By Nathan Tucker
Though the media constantly refers to the looming tax hikes and spending cuts at the end of the year as the fiscal cliff, the reality is that we’re already over the edge and are free-falling towards the bottom. We’re just experiencing the pillaging before the eventual thud at the end.
The single biggest threat facing America is its pending, inevitable default on its promises. It is only a question of when we default, to whom, and what the consequences will be. There is only one option that would make the pain tolerable—switch off the spending now.
At our current pace of adding $1 trillion of new debt every nine months, our debt limit of $16.4 trillion will be maxed out in early 2013. Total debt by the end of Obama’s second term is expected to range from $20-25 trillion dollars. This doesn’t even take into account the government’s unfunded liabilities (i.e., the money it will have to borrow to keep all of its entitlement promises). Estimates of this future debt range from $62 trillion, to $84 trillion, to $120 trillion, to $238 trillion. It really doesn’t matter what it the actual number is; it can’t be paid.
We continue to delude ourselves that our debt can be paid, but that it will be the problem of future generations. Sadly, neither assumption is true—the total liabilities of the United States can never be paid, but the default will be felt by current generations.
While it continues to pay the interest on its debt, the government no longer makes any effort to pay off its principle. Instead, it simply “rolls over” its principle by selling new bonds to pay for the old ones when they come due. Like other Ponzi schemes, it can continue indefinitely until you no longer have enough new money coming in to pay the old debt.
Our creditors understand this game and will continue to play it so long as they are confident that there will be buyers of new Treasury bonds so the government can in turn use that money to pay them. They know that the United States can never pay its current and future principle, but are merely confident that they won’t be stuck holding the “hot potato” when time runs out.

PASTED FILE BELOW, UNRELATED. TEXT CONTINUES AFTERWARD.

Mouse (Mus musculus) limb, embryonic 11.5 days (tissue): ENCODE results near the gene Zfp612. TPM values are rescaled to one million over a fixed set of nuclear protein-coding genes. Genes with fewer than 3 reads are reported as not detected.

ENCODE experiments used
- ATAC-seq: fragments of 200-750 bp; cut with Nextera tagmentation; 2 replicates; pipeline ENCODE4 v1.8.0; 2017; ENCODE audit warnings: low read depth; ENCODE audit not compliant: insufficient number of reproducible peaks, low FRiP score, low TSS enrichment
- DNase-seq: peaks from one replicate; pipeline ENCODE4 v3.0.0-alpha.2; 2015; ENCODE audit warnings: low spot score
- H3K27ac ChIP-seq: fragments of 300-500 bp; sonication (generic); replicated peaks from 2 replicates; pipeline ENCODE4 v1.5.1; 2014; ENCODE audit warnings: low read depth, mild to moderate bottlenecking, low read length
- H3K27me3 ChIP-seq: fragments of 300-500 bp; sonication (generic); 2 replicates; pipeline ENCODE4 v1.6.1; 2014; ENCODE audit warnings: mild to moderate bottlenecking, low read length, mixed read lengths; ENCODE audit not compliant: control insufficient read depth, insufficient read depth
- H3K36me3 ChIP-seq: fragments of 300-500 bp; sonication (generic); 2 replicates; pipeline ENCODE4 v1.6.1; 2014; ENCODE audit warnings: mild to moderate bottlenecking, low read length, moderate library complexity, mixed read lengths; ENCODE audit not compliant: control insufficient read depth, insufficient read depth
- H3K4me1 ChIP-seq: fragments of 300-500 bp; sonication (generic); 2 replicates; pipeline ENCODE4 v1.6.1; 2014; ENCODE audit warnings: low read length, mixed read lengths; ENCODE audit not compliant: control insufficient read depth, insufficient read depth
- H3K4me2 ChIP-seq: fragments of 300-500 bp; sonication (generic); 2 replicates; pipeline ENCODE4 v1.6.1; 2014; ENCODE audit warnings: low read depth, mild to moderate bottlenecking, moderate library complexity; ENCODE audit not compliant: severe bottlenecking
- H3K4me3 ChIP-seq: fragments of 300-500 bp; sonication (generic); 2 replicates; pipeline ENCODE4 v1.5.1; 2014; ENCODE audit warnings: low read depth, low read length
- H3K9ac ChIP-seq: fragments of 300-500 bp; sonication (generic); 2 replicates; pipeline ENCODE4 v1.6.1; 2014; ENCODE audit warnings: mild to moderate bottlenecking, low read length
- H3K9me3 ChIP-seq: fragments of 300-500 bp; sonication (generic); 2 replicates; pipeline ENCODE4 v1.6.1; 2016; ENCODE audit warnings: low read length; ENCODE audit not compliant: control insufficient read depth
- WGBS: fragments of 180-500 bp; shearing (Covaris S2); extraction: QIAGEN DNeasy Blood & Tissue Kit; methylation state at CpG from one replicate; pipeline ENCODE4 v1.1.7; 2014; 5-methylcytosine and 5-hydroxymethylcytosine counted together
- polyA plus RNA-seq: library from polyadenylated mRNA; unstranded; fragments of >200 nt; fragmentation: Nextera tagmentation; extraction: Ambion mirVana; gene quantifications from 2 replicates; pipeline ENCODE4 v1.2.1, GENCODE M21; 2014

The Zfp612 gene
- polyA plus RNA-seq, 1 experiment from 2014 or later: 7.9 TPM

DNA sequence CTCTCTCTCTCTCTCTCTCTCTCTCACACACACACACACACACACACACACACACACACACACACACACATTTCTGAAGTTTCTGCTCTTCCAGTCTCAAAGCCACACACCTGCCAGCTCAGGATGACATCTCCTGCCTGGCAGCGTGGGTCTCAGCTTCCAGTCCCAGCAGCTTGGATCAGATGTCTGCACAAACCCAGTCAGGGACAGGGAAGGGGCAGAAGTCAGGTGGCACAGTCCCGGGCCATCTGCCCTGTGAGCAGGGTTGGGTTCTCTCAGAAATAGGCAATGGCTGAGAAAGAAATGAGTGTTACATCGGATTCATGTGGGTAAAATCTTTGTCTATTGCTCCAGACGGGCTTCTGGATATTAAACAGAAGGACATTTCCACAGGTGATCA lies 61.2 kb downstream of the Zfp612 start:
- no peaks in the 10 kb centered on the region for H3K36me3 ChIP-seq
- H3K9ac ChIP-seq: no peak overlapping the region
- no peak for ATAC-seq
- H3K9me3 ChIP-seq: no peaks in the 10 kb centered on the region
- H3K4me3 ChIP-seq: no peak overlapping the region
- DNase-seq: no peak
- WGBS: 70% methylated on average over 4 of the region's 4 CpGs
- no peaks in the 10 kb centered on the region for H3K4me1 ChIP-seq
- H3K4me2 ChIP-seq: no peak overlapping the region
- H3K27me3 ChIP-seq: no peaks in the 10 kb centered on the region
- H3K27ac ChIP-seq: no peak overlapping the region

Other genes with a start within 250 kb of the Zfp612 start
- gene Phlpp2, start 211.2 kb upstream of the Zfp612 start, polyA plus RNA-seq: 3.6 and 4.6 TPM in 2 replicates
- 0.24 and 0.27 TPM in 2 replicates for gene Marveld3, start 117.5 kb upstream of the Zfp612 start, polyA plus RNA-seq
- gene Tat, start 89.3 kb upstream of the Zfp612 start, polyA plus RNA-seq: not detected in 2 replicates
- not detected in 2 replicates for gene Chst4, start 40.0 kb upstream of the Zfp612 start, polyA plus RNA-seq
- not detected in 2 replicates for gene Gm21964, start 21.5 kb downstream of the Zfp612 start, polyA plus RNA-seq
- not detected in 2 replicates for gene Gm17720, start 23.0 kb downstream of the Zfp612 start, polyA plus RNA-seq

In other words, the real debt fear is not that China wants to own our debt to enslave us, but that neither she nor any other lender will want our bonds any more, leaving us without other people’s money to pay back existing principle when the game of musical chairs ends. The day is fast approaching that, if we don’t impose a debt limit upon ourselves, the rest of the world will.
The point at which our creditors stop buying our debt occurs when the interest payments on our bonds become unsustainable. Indeed, that tipping point may well be upon us. Already, our mandatory spending (i.e., debt interest plus entitlements such as Social Security and Medicare) is hovering at or above our tax revenue. Which means that, even after cutting spending on everything else—defense, homeland security, prisons, infrastructure, education, etc.—we still couldn’t balance the budget.
Under its best case scenario, the non-partisan Congressional Budget Office (CBO) predicts that this mandatory spending alone will be $4 trillion a year by 2022 ($3.5 trillion in entitlement spending and $0.5 trillion in debt interest), an amount nearly twice the average annual tax revenue for the past 15 years. It would take an incredulous, unattainable 75% increase in revenue just to pay for this mandatory spending without going into more debt, just five years before the CBO predicts that the economy will shut down in 2027.
Instead of our current annual trillion dollar deficits, we could, by 2022, be facing deficits of two trillion a year as far as the eye can see. And this assumes that the interest rates on our bonds remain low. If they should return to their historic average of 5% (once the Federal Reserve stops artificially lowering the rate), interest payments alone would be at least a trillion dollars annually.
Lenders will have fled our Treasury auctions by this point of unsustainability, causing the Ponzi scheme to come to a screeching halt with a spending spree of over $25 trillion to pay for. Problem is, we don’t have anywhere close to that kind of money available to pay the bonds when they mature, which will lead to our default and the ruin of our credit.
It remains to be seen how high inflation will rise, the severity of the depression, the number of times the nation ends up defaulting, what political savior (and policies) it will turn to in an attempt to keep Uncle Sugar spending, and whether secession will become more than mere talk. (There is no such thing as a bloodless secession, especially when it means seeing your tax base walk away.) Default is only the beginning of America’s troubles.
The only alternative to defaulting on our promises to our creditors is to default on our promises to ourselves by breaking our addiction to spending. Interest payments can only remain sustainable in the future by ending deficit spending now. But this can only be accomplished with drastic reforms to current entitlement spending, with nothing left over for future generations. Though painful, such a managed default to ourselves will leave our country in a much better position than an unmanageable one that leads to national turmoil.
The die is cast; it’s time to choose our penance.
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